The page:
The odds of getting a bill through Congress are, in a word, brutal. In a typical two-year term, members will introduce about 11,000 pieces of legislation. Maybe a few hundred will come to a floor vote, and of those only about half will ever be signed into law.
The most efficient Congress of the past two decades — by a long shot — was the 106th, which, from 1999 to 2000, pushed 6 percent of its creations to the finish line. Companies and organizations spend millions each year attempting to forecast this process. Armies of lobbyists wine-and-dine for morsels of inside information while hordes of researchers keep tabs on bills not just in Washington but in statehouses and local governments across the country.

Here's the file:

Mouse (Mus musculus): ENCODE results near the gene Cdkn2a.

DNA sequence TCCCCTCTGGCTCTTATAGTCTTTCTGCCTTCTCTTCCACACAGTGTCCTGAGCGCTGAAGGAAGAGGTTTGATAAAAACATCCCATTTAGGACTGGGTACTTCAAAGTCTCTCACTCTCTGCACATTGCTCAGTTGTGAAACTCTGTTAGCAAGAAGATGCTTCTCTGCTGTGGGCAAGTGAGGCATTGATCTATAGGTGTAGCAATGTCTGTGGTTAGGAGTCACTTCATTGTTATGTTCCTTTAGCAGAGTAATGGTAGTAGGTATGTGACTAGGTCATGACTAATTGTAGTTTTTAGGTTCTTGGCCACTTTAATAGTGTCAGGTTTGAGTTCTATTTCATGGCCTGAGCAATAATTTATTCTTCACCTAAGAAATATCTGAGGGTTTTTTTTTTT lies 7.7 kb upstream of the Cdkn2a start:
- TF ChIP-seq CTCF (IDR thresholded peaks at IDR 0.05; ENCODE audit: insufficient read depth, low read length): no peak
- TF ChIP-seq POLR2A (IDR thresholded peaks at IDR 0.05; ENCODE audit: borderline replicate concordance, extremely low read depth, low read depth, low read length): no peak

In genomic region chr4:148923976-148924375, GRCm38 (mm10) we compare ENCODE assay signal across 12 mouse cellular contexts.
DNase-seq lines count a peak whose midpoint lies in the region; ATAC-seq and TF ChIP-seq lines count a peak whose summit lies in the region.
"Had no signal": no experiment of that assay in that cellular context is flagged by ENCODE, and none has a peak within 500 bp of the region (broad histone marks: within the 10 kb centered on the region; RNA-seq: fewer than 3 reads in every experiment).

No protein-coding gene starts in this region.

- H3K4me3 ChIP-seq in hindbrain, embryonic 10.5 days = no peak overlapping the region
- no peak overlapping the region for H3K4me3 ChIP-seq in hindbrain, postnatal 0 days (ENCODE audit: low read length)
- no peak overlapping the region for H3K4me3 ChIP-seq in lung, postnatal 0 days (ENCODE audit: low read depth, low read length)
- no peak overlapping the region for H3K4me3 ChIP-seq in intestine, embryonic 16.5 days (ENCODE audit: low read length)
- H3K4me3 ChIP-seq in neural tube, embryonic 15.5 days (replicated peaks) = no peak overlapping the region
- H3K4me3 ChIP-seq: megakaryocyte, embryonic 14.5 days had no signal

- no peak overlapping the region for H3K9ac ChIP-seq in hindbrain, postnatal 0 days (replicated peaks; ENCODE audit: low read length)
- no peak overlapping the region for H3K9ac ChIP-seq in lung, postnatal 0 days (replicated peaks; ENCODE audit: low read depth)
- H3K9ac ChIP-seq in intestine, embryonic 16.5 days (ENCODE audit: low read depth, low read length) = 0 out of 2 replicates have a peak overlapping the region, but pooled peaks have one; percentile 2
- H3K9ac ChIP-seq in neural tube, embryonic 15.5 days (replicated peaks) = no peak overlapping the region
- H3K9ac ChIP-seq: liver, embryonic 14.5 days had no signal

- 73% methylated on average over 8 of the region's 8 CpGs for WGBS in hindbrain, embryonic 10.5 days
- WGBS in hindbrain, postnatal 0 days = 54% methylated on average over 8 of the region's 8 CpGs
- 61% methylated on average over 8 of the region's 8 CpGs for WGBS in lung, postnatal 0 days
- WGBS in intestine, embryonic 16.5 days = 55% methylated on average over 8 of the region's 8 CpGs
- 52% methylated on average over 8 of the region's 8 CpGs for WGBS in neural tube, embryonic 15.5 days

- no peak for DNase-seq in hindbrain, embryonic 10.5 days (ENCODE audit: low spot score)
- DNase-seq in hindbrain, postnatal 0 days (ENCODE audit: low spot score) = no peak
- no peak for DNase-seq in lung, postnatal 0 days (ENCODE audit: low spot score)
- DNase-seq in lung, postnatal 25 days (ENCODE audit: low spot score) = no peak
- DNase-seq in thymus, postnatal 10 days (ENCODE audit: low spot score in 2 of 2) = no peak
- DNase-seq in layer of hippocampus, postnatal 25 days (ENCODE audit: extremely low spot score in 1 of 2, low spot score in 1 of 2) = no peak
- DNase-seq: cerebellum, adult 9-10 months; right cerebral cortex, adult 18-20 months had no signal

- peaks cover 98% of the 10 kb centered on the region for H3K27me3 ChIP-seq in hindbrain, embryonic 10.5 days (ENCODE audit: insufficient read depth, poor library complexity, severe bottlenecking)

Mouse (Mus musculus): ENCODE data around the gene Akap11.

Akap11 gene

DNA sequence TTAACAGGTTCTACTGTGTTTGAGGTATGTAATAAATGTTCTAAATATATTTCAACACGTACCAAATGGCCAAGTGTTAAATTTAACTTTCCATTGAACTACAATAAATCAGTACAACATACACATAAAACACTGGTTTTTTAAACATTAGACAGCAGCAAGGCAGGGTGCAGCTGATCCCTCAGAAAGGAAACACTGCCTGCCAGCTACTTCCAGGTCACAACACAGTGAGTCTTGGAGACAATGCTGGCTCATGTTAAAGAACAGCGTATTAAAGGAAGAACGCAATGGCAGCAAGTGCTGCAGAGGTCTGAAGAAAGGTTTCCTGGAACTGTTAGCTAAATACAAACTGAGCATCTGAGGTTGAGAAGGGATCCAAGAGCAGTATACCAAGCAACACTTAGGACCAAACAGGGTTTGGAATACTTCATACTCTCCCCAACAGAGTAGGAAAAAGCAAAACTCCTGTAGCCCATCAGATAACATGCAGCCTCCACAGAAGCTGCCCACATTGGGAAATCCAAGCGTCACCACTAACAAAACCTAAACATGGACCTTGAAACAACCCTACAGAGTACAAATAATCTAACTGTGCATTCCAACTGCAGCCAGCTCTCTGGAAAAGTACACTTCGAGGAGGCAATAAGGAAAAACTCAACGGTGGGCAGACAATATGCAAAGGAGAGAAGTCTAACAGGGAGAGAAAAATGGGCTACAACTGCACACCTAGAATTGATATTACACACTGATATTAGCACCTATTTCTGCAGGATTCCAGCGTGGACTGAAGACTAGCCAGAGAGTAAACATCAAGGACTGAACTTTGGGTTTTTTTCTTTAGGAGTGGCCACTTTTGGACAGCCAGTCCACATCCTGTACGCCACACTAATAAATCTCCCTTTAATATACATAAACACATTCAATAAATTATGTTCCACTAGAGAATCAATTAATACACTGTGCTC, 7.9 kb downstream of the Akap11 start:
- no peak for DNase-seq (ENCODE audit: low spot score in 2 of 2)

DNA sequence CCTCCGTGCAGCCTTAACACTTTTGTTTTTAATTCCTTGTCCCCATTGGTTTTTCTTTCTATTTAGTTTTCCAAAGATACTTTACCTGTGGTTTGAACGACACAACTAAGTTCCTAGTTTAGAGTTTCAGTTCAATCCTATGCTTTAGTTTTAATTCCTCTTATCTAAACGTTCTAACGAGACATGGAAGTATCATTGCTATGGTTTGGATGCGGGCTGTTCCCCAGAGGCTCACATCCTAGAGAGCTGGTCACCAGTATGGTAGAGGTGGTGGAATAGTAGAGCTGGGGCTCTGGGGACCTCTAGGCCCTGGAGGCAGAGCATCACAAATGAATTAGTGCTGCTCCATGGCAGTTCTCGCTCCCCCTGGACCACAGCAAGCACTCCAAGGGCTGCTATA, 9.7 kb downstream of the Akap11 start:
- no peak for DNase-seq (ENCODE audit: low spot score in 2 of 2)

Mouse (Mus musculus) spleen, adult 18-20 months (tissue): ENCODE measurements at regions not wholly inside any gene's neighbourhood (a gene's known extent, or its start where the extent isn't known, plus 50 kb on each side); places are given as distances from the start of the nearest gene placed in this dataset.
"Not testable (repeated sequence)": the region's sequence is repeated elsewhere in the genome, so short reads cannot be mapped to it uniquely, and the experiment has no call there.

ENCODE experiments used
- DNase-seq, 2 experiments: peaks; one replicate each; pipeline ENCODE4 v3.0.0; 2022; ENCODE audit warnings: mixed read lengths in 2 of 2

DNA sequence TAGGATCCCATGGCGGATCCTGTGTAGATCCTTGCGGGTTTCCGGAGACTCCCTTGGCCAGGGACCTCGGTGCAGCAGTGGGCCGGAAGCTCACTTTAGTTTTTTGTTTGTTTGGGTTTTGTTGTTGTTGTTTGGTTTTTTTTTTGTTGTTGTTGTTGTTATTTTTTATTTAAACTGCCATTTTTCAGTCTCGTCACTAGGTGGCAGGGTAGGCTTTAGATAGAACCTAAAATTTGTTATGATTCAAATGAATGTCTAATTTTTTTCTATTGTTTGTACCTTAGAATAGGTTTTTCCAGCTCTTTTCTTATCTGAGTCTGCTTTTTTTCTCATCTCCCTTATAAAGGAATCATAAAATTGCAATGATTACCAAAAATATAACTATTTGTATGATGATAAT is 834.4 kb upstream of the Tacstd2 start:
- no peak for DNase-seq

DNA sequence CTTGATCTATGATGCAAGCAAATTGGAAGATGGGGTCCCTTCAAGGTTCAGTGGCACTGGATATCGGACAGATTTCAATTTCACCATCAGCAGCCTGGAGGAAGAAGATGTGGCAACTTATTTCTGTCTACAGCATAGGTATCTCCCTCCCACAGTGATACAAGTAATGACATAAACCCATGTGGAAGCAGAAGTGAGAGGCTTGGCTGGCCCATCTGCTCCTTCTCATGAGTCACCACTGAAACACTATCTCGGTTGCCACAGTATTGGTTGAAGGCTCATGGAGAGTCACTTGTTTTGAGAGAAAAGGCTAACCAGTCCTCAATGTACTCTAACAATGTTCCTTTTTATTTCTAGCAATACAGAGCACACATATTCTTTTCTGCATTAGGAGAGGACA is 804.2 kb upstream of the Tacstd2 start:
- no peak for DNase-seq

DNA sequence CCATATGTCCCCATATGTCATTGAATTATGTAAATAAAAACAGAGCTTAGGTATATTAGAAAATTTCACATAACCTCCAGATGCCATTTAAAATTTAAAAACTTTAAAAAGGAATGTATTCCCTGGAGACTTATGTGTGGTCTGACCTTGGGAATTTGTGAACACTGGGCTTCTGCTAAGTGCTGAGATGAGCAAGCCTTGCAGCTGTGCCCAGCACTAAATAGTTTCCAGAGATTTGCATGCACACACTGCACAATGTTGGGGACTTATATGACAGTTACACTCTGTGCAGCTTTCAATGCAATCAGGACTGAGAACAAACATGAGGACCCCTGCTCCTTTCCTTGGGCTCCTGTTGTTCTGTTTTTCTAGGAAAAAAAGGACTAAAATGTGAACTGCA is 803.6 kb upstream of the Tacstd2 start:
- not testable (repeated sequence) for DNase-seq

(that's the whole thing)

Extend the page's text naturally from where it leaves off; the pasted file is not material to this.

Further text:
Author: Michael J. Gaynor